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There's no such place as 'Palestine'.

It is a common assertion by pro-Israel and anti-Palestinian propaganda that there has never really been a place called ‘Palestine’.  It is not a view held by non-biased historians – those who take a detached view of the situation in the Middle East.  The pro-Israel view is undermined by their appeal to history.  Ancient history, outside the scripture, knows nothing of Israel, whereas Palestine was known of early in the 1st millennium BC.  Herodotus refers to ‘Palestina’ around the year 470 BC, and Sargon II, (721-705BC) conqueror of Israel-Samaria in 722 BC,  knew of both Judah, (Ia-u-di) and Palestine (Pi-lis-te). Note: we must be cautious drawing conclusions from limited evidence, nevertheless these details together with common usage over hundreds of years shows the assertion to be baseless.

Part of the problem is in failing to recognise that modern ideas of nation and nationalism are precisely that; modern. The concept is relatively recent, dating from the 18th century at the earliest.  So, when we read about a ‘nation’ in the Bible we must not apply to it the idea of fixed borders with a commonly accepted governance and a common identity.  A glance at a map of Europe in the year 1810 will also show how much has changed even in 200 years.  One pro-zionist writing of the period at the end of the 19th century compared the absence of a ‘nation’ of Palestine with Britain and Germany, apparently unaware that Germany had only been a unified country (nation?) since 1872, a mere 27 or 28 years!

Palestine was empty before the Jews came

The view, common among Israel’s supporters that Palestine was ‘a land without people for a people without land’  is one that has no historical basis. Whilst historians differ as to the precise numbers most agree that the population at the end WW1 (1918/9) was something over half a million, some estimate as many as 650,000. According to Chaim Weizmann  the figure of Jews at the time of the Balfour Declaration (Nov. 1917) was 55,000, a figure which may be generous.

Even 650,000 doesn’t sound many when we think of the population today; approxiately 8.5 million, of whom about 6.5 million are Jewish.  However, it is estimated that world population circa 1920 was under 2 billion and is now (2018) at 7.6 billion.  It is worth noting that during the period 1920 to 1939 when there was significant immigration in to Palestiine, there was a period during the early 1930’s where there was net Jewish migration (i.e. leaving Palestine) because the economy could not sustain them.

Most Arab Palestinians were themselves immigrants

The claim that most of the Arab population of Palestine was immigrant (from Egypt, Jordan, Iraq, Lebanon) is another piece of misinformation that is widely believed.  It derives, in part, from the suggestion that the population was largely nomadic which simply was not the case. There were, and there remain, populations of Bedouin, but these were a relatively small proportion of the whole population, most of whom were settled in towns and villages.  Made popular by Joan Peters in her book ‘From Time Immemorial’, her use of data and application of statistics has been widely dismissed, even by some Zionist historians who approve her polemic.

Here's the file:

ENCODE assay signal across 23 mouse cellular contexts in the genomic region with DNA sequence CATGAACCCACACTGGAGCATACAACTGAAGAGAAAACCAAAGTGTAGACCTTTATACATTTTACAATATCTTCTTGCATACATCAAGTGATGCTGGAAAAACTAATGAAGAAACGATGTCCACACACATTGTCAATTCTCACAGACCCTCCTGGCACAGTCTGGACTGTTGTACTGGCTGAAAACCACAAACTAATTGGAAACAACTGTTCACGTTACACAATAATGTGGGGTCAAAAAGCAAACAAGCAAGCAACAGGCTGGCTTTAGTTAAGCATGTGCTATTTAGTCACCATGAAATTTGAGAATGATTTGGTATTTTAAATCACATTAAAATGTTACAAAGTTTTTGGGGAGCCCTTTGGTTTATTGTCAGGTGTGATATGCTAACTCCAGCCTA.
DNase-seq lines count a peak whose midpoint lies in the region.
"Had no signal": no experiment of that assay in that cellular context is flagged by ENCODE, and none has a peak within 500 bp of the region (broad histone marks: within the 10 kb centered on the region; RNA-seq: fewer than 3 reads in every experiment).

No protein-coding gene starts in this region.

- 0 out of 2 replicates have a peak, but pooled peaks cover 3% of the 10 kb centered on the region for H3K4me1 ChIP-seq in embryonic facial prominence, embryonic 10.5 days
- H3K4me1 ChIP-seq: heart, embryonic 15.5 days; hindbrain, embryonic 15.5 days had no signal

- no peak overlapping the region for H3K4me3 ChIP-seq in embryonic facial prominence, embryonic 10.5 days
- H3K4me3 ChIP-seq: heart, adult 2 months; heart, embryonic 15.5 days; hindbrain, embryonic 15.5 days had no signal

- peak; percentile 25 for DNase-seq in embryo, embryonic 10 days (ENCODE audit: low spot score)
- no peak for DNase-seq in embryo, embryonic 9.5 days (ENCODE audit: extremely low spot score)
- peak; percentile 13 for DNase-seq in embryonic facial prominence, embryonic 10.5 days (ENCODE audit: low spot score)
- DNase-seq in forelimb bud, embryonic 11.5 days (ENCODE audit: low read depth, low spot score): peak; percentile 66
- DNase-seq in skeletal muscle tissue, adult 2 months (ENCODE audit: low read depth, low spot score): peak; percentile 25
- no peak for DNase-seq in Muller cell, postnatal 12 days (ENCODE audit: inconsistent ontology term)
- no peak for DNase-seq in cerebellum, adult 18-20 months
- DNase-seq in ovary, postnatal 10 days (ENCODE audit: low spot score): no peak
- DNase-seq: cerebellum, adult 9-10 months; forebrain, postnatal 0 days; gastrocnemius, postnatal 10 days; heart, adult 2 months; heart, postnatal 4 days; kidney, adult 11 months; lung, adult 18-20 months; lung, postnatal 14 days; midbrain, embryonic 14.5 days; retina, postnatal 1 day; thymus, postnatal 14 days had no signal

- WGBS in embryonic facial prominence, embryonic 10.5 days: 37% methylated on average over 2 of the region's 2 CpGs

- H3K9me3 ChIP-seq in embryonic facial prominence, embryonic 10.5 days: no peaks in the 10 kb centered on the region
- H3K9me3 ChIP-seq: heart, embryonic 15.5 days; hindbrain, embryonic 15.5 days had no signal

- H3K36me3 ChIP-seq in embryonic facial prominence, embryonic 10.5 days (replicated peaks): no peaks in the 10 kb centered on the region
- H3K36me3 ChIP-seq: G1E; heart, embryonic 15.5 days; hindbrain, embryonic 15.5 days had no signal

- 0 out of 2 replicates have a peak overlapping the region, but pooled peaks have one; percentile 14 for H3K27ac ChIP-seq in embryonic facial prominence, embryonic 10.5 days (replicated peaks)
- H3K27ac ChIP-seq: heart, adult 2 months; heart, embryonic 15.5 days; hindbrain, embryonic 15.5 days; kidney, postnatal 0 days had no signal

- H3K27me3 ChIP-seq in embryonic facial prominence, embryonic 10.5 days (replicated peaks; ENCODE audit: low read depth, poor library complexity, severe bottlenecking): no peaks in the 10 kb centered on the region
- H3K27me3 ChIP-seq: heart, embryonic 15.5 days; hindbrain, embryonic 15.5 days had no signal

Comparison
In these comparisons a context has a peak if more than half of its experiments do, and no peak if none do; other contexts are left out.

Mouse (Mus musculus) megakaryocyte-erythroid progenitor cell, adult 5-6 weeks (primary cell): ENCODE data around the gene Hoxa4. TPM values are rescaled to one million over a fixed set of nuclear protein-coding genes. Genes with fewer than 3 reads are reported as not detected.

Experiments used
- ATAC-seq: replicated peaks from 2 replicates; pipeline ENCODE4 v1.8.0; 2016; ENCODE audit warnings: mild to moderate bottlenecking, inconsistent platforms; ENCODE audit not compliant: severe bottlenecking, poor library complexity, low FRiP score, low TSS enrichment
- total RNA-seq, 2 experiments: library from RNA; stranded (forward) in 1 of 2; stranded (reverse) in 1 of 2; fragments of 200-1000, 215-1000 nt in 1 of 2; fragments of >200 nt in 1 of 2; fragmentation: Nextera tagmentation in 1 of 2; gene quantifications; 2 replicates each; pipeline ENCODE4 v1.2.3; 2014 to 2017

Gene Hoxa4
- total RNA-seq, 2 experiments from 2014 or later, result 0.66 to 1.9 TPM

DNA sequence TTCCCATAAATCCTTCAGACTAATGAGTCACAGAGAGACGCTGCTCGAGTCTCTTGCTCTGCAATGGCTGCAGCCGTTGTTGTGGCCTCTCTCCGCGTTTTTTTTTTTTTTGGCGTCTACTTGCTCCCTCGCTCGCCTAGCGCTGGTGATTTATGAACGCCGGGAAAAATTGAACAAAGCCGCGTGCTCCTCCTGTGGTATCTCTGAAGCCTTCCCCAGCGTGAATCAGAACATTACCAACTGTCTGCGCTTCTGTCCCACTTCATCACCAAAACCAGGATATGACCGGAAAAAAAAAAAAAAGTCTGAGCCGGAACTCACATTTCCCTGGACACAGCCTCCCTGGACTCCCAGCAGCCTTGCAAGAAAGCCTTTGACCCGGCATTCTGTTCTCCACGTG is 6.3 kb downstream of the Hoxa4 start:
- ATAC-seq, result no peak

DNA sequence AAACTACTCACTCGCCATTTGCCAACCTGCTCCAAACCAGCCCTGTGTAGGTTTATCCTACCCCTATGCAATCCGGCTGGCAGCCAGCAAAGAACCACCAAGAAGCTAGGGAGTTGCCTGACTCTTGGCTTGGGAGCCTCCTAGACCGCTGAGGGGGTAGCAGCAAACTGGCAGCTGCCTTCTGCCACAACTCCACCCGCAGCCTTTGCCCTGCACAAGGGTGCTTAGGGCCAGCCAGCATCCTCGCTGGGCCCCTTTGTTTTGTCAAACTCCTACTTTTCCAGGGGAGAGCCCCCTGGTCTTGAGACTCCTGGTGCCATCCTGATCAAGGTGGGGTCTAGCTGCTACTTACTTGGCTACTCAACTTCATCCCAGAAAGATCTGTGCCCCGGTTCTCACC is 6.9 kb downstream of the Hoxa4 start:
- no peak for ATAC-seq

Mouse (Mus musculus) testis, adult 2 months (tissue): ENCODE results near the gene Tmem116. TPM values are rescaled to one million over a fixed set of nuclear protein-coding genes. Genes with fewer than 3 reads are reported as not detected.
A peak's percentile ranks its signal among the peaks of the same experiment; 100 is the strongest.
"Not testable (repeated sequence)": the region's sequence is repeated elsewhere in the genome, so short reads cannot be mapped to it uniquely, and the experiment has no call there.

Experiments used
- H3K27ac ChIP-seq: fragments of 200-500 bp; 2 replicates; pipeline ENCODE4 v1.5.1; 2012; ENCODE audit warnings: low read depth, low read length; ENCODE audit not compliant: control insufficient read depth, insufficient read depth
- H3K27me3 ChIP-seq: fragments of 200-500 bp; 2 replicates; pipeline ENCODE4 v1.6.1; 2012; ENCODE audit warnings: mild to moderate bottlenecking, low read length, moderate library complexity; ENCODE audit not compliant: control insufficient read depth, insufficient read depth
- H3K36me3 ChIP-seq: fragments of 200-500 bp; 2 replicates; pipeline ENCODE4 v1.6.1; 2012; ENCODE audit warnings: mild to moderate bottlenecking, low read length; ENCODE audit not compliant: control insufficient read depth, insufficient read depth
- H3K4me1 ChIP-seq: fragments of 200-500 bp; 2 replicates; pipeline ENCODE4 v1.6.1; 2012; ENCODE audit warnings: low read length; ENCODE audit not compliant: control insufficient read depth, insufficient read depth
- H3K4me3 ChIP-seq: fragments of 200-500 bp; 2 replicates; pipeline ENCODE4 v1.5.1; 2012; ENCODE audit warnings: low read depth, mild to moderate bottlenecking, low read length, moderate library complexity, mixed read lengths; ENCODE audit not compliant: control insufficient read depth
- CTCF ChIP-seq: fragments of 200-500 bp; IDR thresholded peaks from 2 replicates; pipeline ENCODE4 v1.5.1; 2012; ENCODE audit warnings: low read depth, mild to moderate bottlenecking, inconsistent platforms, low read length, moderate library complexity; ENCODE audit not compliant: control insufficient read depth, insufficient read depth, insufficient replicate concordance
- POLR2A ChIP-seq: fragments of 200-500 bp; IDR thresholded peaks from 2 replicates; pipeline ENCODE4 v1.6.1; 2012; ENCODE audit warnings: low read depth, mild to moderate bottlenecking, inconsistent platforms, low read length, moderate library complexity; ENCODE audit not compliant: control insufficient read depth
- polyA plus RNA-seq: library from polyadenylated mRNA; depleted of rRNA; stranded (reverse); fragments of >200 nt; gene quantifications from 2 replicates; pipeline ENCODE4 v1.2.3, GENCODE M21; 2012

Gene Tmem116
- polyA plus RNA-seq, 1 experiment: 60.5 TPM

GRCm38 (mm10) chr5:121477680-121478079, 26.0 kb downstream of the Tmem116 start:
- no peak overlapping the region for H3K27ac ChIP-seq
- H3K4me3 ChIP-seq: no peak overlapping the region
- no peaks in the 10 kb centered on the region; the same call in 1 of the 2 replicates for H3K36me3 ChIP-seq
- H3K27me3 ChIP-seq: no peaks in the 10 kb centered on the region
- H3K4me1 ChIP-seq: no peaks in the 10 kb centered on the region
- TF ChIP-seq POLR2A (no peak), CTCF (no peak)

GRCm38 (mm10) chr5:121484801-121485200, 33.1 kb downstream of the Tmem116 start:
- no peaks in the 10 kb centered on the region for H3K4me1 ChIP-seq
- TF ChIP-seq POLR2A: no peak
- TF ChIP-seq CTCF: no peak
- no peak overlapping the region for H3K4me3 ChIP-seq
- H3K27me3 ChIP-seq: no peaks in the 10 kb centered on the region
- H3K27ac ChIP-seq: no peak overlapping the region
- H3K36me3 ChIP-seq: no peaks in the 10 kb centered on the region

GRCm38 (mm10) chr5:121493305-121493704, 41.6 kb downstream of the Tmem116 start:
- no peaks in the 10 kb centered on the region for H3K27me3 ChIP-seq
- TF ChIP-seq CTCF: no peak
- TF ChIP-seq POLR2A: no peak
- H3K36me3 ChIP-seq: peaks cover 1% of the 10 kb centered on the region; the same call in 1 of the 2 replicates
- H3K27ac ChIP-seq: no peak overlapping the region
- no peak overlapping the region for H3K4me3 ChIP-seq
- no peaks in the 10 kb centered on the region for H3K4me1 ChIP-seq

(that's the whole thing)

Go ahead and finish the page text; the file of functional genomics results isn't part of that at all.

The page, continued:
By modern standards (see other items) the region was sparsely populated similarly to e.g. Egypt, Persia/Iran and Turkey. Actual figures are difficult because administrative areas under Ottoman Turkish rule don’t coincide easily with the modern national boundaries, see i.e. ‘The Middle East – a Brief History’

The land was a wasteland until the Jews came

This is another claim that lacks a factual basis. As much as anything it is ignorant of the historical and social context of the period from mid 19th century to the end of World War One. Early settlers from a very different climate and culture needed the expertise of the local indigenous Palestinians in order to survive.  Many didn’t and depended on the generosity of European Jews such as Moses Montefiore.

In UK and US today fewer than 2% are employed on the land (agriculture). That contrasts with over 22% in UK less than 200 years ago.  During the Islamic period Palestine was a major producer and exporter of e.g. Barley and cotton.  By mid 19th century some 38 million ‘Jaffa’ oranges were being exported, mainly to Europe.  That there were areas difficult to cultivate is not in question, there still are. Nor is it denied that there were malarial swamps.  But, as in every other part of the world, the easiest areas are developed first, the difficult ones only when needed.

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